Student experience at a UK higher education campus

With students being key stakeholders, their perspectives and experiences at a higher education campus are crucial, and have been extensively researched since the 1980s (Mittelmeier and Yang, 2022; Quintal and Phau, 2014). Much of this literature has framed students by their nationality or student status, such as Chinese international students or home students. The default use of nationality-based categorisation of students is problematised by a critical turn in intercultural research (see Holliday, 2000, 2018), challenging an untested assumption that students with the same nationality or student status would develop their higher education experience in the same or similar way (Huang, 2022b). (See Jones’s [2017] critique of the artificial dichotomy of ‘home’ and ‘international’ students.) This overgeneralisation can (re)produce stereotypes about certain groups of students, and their learning and experience in higher education (Jones, 2017). For instance, international students are often framed as deficit or passive (Huang, 2022b; Lomer and Mittelmeier, 2020) and stereotyped as lacking agency and having problematic learning and language skills. These deficit-based stereotypes undervalue international students as active thinking agents in navigating the complexities of, and making homes in, a new academic environment.

Critical higher education scholars (for example, Huang, 2022b; Jones, 2017; Mittelmeier and Cockayne, 2022) reject this stereotypical framing and argue the need for reimagining (‘international’) students through a more inclusive approach, recognising their capability and active epistemic agency as knowers who can navigate the complexities of, and contribute to, higher education environments. Huang (2022b) suggests that all students, regardless of their nationalities or student status, might face challenges of transition and transformation in a new academic environment. In this article, we adopt this critical reimagination of students beyond their labels of nationalities or status, and we see all students as new dwellers who can learn from, and are making their new homes at, a higher education campus.

The campus that we discuss in this study is one of the largest single-site universities in the UK, which is located in a well-connected, multicultural urban setting. The campus has a large number of so-called ‘international’ students and an agenda of internationalisation. The students have opportunities to engage with the rich academic, sociocultural activities, resources and support provided on the campus, within the city and beyond. However, much of the information about student experience at the university has been collected through surveys or class evaluations, usually focusing on the academic, intracurricular aspects of their experiences. There might be a missed opportunity for the institution to pay attention to its students’ sociocultural occurrences beyond the formal curriculum, which can often have a significant impact on their learning experience (Hosein and Rao, 2019). In this study, we used an alternative, arts-based approach – photography – to develop holistic insights into students’ personal learning journeys, and, in particular, their searching for belonging in these journeys, which we discuss below.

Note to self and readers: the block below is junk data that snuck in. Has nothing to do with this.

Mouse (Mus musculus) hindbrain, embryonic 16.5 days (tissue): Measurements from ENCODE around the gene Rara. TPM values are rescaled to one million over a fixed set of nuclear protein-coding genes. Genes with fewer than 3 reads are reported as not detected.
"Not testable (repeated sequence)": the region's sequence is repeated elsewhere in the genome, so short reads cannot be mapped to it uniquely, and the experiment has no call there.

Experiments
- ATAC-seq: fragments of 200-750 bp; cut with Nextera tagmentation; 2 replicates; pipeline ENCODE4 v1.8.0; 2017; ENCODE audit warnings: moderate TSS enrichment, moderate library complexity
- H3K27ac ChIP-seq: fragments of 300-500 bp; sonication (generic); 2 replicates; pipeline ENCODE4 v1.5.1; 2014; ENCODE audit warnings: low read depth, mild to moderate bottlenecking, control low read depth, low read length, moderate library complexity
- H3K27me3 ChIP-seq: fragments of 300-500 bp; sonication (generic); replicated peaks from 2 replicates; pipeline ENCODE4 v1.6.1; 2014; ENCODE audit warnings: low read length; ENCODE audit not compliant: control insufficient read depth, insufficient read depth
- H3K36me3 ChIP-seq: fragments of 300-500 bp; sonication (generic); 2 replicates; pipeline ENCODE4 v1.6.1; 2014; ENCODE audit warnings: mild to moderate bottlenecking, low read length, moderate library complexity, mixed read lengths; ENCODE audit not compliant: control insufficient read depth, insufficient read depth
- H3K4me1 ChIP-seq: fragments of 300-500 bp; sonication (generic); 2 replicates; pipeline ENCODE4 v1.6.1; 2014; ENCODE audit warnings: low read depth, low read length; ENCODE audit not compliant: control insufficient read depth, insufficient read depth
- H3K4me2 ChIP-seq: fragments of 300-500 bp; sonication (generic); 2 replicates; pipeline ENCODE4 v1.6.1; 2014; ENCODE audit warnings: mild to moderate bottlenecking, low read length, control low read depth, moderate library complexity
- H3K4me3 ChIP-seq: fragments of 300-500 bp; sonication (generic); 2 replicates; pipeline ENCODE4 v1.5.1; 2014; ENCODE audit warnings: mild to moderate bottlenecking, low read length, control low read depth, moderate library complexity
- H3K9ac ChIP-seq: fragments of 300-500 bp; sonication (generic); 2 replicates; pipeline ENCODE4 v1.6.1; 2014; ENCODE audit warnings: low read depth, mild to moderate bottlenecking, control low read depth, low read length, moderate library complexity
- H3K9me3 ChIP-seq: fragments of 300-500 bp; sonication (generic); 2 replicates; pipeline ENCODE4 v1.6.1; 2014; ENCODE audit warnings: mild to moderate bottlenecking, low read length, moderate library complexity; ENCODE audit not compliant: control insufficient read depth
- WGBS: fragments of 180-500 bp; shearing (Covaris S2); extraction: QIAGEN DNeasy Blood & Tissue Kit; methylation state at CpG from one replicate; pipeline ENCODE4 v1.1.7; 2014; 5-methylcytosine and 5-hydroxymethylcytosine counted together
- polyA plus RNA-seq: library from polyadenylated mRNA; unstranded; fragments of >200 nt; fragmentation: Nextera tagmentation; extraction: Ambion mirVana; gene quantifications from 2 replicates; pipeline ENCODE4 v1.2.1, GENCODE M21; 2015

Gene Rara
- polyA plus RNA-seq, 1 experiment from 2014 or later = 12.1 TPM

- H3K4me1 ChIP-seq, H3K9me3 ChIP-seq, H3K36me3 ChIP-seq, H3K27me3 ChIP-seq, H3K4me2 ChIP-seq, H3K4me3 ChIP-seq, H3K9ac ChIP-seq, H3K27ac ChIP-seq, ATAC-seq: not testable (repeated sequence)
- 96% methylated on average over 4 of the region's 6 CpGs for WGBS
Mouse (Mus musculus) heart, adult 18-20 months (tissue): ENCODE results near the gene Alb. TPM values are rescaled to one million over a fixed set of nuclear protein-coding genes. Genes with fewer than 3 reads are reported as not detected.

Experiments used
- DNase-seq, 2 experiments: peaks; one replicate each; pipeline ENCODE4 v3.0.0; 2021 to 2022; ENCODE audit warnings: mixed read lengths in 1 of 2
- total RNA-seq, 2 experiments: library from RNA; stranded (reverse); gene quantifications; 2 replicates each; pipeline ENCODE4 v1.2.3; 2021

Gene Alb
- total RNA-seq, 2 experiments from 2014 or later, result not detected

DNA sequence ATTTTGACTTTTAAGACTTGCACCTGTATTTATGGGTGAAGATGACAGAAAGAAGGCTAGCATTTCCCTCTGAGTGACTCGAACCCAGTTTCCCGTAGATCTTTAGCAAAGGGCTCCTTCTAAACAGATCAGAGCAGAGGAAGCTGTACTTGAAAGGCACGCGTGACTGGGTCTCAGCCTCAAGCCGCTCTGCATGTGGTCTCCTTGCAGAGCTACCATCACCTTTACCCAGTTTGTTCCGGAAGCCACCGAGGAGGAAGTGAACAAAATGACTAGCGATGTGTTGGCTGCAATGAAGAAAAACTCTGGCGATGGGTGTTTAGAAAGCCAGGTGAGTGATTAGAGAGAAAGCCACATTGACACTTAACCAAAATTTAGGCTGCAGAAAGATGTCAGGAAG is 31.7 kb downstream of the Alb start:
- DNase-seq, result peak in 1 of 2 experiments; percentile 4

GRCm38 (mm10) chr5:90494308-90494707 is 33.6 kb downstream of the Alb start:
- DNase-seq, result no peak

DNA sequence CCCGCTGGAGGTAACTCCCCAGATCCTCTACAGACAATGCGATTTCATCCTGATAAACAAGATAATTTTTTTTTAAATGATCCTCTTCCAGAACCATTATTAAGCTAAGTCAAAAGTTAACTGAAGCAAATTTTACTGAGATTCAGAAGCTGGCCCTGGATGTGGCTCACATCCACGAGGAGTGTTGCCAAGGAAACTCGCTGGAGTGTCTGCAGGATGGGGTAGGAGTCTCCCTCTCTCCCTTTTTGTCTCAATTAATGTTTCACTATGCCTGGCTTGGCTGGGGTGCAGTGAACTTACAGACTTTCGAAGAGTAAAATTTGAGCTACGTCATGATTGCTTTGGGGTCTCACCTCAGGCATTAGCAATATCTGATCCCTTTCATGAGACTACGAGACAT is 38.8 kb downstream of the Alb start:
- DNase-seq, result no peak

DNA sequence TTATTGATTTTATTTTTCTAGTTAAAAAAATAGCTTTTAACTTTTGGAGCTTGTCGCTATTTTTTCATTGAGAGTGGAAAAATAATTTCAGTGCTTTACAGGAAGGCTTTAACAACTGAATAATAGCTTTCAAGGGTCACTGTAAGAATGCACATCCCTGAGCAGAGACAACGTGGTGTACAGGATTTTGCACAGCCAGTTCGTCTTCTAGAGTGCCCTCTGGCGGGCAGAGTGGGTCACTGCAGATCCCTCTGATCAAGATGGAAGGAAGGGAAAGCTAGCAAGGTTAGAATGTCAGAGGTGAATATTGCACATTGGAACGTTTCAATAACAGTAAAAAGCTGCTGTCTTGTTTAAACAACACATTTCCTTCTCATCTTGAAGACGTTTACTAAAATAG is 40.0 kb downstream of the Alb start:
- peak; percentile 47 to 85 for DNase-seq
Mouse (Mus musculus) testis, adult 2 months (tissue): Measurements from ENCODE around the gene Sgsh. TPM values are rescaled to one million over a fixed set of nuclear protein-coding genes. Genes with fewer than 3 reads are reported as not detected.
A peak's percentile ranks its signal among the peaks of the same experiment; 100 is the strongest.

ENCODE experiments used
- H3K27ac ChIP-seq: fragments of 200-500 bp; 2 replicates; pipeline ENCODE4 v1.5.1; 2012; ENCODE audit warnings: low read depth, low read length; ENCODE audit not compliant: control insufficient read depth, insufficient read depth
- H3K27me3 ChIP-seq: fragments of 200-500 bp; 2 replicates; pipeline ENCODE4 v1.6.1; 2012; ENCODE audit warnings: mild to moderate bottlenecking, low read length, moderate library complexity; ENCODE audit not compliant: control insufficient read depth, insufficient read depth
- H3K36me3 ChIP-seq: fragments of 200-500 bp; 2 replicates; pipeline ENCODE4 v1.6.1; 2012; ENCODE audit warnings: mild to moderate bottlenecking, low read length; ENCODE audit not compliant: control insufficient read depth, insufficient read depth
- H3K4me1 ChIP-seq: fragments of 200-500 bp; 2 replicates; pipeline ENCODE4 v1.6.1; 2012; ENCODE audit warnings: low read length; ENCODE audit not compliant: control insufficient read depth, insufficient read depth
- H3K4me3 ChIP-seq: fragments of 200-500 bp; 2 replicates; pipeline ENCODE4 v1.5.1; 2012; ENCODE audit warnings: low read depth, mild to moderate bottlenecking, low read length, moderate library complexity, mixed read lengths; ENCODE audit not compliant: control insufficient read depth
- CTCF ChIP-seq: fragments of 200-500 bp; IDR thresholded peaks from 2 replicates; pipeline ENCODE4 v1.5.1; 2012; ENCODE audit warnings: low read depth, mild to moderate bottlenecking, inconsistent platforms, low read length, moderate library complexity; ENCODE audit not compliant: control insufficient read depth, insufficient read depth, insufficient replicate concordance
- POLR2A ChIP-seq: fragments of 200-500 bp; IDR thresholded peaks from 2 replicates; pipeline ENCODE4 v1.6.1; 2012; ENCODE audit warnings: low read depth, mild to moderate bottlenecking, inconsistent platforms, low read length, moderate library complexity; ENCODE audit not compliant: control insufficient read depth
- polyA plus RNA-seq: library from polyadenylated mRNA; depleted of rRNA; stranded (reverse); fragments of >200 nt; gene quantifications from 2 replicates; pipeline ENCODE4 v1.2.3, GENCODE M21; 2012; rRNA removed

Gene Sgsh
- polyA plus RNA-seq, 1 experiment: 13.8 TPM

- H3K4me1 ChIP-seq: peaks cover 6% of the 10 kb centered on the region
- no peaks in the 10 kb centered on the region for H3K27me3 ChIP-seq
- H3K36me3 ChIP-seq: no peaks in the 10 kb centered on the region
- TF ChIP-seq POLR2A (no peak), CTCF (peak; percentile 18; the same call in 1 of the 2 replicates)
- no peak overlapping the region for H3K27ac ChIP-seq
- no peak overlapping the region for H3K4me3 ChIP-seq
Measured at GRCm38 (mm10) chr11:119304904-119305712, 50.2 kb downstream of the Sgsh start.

Searching for belonging

Education can be understood as the process of becoming a contributing person with a meaningful agenda (Stetsenko, 2012). This agenda could offer a holistic, personalised sense of purpose for creating meanings in life (Glass and Westmont, 2014). Searching for belonging is part of this holistic, activist process of being and becoming a meaningful person. Vivekananda-Schmidt and Sandars (2018) discuss searching for belonging as a process for individuals to develop connections to the ecologies of a community. They summarise belongingness as a sense of connectedness and (collective) esteem (Hausmann et al., 2007) (for example, being cared about, valued, respected and supported by others, while also providing these reciprocally to others). Hougaard (2013) argues that belongingness is not only a process of being accepted and identifying with an ecological context, but also a transformative process of participating in, and shaping the becomings of, the self and the environment. This understanding focuses on contribution and agency. It resonates with our position of students as new dwellers who can learn from, and contribute to, a new higher education environment as part of their holistic agenda of learning and becoming a meaningful person. This position decentres the, somehow, default focus of the marked differences of students (such as their nationalities or student status) and instead focuses on fostering a holistic learning environment for all students (Vivekananda-Schmidt and Sandars, 2018). By adopting belongingness as an alternative, inclusive lens, we seek to develop a holistic understanding of student experiences at a higher education campus.